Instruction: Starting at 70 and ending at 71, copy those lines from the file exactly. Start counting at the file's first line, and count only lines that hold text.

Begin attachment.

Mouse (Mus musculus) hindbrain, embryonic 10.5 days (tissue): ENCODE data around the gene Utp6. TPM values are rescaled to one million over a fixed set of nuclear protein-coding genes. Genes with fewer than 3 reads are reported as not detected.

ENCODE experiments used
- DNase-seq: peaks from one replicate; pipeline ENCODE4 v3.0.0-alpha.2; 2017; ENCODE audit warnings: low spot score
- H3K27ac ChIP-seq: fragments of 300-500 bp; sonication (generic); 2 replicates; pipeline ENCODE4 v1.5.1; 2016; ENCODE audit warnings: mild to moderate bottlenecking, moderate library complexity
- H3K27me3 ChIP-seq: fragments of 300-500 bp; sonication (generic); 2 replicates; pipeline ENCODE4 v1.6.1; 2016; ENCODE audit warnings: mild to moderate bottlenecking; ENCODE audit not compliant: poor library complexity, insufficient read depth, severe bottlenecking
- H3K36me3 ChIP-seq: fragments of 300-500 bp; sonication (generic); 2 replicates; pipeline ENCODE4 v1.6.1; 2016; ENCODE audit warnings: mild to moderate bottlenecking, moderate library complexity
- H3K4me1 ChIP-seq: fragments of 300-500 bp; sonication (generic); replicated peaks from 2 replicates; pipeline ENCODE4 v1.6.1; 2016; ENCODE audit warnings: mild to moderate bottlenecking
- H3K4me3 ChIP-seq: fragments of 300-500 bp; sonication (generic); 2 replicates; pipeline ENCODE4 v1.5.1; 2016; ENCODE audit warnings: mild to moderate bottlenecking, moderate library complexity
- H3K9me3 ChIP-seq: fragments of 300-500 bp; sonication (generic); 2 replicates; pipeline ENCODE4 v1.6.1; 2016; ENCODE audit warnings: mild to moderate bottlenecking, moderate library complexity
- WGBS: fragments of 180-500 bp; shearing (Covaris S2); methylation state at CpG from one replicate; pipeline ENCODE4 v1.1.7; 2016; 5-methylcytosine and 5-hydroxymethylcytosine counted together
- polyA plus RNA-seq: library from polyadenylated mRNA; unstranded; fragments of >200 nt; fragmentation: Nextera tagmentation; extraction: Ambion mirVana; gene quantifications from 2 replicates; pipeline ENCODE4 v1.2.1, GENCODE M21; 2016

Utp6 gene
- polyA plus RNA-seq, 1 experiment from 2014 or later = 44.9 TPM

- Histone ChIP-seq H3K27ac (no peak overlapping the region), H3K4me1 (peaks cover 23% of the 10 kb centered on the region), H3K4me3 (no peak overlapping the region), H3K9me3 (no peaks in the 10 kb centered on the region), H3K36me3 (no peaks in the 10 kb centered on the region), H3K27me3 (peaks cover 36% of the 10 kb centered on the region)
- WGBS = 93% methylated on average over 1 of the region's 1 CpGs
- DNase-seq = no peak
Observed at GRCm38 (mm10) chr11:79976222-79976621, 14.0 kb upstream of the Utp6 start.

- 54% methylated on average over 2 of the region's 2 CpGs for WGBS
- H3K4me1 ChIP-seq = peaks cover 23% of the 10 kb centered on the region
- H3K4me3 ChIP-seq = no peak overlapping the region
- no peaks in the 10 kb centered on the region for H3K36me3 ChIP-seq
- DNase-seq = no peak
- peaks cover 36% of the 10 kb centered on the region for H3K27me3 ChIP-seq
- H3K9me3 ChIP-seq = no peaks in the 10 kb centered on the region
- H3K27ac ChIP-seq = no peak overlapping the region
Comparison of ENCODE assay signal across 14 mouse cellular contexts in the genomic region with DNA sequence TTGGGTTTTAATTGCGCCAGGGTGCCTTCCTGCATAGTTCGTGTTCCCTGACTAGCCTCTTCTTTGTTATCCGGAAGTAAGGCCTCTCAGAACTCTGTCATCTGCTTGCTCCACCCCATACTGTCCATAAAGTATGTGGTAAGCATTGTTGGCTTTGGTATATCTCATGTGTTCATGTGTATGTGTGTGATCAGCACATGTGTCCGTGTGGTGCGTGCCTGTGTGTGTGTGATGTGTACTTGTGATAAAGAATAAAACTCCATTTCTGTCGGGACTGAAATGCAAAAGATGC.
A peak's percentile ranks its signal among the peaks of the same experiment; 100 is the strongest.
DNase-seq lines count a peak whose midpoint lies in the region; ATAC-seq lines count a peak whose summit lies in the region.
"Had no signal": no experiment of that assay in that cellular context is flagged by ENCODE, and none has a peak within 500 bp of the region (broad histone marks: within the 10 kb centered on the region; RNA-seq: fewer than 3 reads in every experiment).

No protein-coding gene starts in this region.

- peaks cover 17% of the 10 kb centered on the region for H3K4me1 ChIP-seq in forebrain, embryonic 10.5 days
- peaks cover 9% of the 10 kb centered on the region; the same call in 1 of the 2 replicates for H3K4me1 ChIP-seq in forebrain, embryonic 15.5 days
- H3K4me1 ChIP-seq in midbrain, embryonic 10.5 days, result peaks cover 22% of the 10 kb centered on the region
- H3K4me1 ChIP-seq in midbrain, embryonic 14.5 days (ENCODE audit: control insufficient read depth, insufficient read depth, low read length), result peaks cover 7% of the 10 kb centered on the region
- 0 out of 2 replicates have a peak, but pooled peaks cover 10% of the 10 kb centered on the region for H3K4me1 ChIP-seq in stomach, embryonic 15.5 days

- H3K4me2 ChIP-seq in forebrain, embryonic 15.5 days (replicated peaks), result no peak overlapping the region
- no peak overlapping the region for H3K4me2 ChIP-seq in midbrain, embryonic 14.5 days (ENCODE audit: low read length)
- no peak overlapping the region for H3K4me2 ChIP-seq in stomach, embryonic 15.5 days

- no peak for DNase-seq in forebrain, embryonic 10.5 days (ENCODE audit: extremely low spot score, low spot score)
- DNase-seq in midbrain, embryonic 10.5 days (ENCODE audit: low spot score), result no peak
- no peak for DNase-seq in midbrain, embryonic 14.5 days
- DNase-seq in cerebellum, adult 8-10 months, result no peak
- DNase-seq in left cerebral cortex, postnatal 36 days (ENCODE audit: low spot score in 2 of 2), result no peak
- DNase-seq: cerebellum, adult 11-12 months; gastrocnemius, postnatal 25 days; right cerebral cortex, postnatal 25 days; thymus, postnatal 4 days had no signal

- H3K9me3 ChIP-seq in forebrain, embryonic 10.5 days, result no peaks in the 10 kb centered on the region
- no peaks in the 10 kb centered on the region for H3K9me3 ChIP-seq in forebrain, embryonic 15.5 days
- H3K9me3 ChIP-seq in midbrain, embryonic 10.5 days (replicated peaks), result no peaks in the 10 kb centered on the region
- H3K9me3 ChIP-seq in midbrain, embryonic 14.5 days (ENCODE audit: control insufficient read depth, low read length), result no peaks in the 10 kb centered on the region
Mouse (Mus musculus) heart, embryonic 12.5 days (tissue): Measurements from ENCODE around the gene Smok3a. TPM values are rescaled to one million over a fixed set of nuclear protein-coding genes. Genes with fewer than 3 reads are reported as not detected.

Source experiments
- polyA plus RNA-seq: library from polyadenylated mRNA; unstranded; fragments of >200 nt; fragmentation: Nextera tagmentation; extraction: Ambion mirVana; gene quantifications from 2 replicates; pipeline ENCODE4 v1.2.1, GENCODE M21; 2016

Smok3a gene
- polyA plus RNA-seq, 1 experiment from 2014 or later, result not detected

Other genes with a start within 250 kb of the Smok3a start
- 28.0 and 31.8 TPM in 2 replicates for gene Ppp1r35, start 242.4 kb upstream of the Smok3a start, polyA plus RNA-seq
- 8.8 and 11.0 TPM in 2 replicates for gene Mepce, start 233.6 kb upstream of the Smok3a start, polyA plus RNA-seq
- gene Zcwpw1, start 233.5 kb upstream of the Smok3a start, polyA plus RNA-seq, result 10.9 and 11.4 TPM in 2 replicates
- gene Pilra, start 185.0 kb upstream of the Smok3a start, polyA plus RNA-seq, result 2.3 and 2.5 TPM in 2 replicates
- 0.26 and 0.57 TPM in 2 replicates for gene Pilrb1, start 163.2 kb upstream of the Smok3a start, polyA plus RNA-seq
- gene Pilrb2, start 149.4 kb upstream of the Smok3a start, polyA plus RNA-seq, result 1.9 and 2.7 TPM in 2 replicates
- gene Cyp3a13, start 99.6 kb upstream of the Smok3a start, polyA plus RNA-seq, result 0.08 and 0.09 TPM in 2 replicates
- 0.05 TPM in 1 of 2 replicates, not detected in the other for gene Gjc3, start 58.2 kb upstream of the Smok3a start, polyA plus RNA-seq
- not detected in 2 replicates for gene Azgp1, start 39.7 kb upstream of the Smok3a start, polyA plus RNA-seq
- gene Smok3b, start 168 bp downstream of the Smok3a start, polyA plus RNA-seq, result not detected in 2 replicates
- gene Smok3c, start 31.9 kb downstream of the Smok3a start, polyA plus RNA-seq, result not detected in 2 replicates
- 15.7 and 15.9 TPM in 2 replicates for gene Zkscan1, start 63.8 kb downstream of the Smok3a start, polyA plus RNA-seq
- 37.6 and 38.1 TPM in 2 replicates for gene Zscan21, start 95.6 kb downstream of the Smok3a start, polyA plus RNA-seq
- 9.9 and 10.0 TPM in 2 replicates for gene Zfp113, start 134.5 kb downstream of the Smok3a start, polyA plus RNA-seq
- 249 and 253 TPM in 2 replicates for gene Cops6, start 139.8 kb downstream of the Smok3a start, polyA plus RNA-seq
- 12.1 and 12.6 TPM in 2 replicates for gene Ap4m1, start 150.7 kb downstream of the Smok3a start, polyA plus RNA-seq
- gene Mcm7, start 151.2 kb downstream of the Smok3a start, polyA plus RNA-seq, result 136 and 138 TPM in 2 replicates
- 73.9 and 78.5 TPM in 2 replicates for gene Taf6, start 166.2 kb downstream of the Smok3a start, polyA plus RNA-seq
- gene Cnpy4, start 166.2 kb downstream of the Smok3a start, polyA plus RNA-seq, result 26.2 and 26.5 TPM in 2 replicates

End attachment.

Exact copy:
- 12.1 and 12.6 TPM in 2 replicates for gene Ap4m1, start 150.7 kb downstream of the Smok3a start, polyA plus RNA-seq
- gene Mcm7, start 151.2 kb downstream of the Smok3a start, polyA plus RNA-seq, result 136 and 138 TPM in 2 replicates